Modeling our building using Google Sketchup

Our property’s value is split unevenly between the land and the house — the land is worth much more than the house. On paper, at least. To the people who live on the property, though, the house gets the lion’s share of attention and has many man-made systems to inventory. A useful way to understand all the systems is to capture them all in a computer model. I’ve chosen a free program from Google called “SketchUp” to model our house and maybe the surrounding land as well.

My home computing systems all run various flavors of Linux, and SketchUp runs on Linux thanks to “Wine”, the Microsoft Windows emulator. Using the Wine forums, I was eventually able to get SketchUp running on my Fedora Core 11 desktop. Aside from a small square mask surrounding the cursor, it seems to run very well. The square mask hasn’t been enough of an annoyance to prevent me from using SketchUp effectively.

To model our house, I began from the ground up, measuring our cellar’s dimensions down to one eighth of an inch precision using a 30′ tape measure. Once I had the dimensions, I drew simulated the concrete pad with a 3″ deep shape, then built up the fieldstone foundation walls, leaving openings for windows and doors. Next, I added the topography at the level where it touches the foundation. Finally, I modelled the stairs going up to the first floor and the stairs exiting through the storm doors. The resulting model appears below.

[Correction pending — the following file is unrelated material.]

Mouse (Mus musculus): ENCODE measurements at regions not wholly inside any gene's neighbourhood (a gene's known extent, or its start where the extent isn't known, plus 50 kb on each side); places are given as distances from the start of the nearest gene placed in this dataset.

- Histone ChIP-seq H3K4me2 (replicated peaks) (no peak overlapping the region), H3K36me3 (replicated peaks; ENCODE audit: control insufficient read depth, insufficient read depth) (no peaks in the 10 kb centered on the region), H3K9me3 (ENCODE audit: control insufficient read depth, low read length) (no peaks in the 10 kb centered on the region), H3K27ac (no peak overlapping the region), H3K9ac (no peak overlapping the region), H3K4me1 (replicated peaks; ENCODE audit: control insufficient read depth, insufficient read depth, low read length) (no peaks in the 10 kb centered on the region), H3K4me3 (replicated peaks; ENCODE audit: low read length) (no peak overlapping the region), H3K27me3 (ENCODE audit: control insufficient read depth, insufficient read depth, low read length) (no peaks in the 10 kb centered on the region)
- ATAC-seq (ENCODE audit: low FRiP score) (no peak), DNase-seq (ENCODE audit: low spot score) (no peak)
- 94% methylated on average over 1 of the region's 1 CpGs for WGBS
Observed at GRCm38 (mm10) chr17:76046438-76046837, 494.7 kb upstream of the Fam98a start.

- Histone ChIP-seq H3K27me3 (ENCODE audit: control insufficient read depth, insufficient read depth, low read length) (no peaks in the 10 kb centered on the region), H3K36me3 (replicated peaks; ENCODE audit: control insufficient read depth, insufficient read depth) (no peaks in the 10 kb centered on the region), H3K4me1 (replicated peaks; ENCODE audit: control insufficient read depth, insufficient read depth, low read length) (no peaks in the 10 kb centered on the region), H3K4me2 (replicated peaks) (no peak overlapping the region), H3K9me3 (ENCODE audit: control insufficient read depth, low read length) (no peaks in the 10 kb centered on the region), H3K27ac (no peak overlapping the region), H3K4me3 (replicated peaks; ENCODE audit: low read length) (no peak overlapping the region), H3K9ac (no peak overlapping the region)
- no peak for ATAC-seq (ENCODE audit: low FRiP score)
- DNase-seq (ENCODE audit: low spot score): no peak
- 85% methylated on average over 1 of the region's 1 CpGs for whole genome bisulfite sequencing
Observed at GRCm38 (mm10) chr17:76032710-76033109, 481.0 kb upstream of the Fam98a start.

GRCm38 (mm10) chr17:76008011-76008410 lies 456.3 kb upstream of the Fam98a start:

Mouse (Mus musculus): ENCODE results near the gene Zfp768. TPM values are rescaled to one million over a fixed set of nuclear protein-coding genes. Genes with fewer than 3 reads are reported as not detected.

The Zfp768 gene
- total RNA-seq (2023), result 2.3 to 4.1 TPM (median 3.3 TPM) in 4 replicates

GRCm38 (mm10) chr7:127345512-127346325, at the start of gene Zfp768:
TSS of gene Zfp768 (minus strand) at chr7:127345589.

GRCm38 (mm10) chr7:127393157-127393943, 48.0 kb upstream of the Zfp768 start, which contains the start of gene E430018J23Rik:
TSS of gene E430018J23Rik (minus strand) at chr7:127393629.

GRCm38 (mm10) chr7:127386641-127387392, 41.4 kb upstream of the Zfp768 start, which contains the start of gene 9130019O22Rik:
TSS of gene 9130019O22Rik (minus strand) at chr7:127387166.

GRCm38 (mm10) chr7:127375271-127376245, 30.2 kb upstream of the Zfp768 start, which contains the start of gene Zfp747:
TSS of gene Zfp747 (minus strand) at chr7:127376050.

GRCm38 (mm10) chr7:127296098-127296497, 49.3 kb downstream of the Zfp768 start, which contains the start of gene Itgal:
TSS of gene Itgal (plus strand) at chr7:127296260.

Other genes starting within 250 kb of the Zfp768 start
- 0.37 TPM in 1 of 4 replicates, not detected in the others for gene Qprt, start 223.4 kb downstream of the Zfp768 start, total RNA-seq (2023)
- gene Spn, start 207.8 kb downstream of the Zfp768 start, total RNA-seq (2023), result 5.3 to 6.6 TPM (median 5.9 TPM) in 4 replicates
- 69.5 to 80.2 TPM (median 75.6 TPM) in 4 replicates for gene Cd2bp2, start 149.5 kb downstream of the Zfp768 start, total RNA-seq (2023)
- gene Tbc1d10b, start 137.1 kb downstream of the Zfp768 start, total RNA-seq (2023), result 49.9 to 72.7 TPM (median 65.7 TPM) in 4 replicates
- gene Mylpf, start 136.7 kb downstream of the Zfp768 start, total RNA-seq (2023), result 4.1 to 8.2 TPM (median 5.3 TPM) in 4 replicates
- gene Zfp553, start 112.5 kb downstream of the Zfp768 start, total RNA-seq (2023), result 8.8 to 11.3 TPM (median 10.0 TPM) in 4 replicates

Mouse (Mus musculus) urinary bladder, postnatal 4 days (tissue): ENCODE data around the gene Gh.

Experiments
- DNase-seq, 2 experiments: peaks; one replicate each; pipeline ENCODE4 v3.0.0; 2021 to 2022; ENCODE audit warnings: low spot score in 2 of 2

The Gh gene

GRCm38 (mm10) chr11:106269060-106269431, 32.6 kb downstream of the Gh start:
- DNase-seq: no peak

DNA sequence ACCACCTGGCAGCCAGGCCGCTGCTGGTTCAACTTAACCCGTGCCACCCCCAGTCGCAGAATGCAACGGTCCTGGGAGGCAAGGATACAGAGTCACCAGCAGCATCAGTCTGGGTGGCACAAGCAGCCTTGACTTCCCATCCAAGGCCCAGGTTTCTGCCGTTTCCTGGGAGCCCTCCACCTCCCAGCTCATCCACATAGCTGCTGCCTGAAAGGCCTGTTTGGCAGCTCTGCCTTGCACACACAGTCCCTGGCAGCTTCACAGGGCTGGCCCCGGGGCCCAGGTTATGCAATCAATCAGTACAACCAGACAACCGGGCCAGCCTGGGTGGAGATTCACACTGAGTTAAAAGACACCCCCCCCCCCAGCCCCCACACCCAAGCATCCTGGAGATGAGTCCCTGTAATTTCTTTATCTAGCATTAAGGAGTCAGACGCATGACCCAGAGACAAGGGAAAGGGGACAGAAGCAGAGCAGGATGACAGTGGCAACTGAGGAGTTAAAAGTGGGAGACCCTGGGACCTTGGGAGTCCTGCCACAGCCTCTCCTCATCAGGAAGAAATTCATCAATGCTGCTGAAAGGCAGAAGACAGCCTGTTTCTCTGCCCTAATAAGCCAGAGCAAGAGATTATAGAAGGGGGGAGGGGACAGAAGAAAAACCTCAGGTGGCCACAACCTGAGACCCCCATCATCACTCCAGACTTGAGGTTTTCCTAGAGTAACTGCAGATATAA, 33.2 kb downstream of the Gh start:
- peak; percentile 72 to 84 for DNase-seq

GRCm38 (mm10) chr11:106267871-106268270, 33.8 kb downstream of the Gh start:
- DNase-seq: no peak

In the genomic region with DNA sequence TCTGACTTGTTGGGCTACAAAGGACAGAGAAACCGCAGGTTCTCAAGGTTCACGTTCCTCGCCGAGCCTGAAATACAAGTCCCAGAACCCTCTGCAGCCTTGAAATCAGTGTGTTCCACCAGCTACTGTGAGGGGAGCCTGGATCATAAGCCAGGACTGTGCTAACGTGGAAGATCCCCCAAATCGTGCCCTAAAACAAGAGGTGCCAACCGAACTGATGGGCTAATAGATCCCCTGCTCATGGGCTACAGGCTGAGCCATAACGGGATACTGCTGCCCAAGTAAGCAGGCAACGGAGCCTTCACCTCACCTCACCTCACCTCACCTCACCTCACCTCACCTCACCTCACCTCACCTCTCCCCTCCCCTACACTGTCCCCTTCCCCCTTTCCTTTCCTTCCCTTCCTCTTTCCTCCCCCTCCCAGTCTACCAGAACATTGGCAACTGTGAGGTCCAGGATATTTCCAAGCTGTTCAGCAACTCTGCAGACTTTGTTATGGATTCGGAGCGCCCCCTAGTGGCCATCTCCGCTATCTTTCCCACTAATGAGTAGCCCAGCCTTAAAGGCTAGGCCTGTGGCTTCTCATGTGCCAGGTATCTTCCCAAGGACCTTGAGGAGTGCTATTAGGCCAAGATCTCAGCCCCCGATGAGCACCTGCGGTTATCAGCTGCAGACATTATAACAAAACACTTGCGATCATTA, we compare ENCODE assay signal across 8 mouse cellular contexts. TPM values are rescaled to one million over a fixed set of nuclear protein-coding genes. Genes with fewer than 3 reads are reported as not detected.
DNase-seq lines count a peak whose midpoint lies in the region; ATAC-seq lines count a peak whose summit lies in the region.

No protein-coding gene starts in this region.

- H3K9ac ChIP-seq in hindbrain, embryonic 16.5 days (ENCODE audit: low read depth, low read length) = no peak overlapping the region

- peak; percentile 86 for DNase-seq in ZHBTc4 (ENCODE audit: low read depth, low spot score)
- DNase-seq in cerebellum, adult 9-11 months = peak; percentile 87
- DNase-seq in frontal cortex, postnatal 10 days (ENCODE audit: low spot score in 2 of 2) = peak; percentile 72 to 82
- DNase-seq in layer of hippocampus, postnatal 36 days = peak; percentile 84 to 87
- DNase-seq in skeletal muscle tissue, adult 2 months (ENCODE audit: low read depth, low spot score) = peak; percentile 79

Next, I added windows from Google’s 3-D Warehouse and adjusted them to fit the foundation openings exactly.  Next came the chimney.  And then, by measuring the joists and girders that are all visible from within the cellar, I added the wood framing, as shown in the below image:

The ducts from the furnace will have to wait until the first floor is built, because I’ll use the measurements of the vent openings to properly model the ducts feeding them.  The laundry machines can also wait until the rest of the structure is modelled.

About Jonathan

Jonathan is a geospatial systems integrator, cross-country runner, husband and father. For as long as he can remember, he has been fascinated by systems. This blog explores the integration of building systems and surrounding site systems such as vegetation, hydrology and wildlife.
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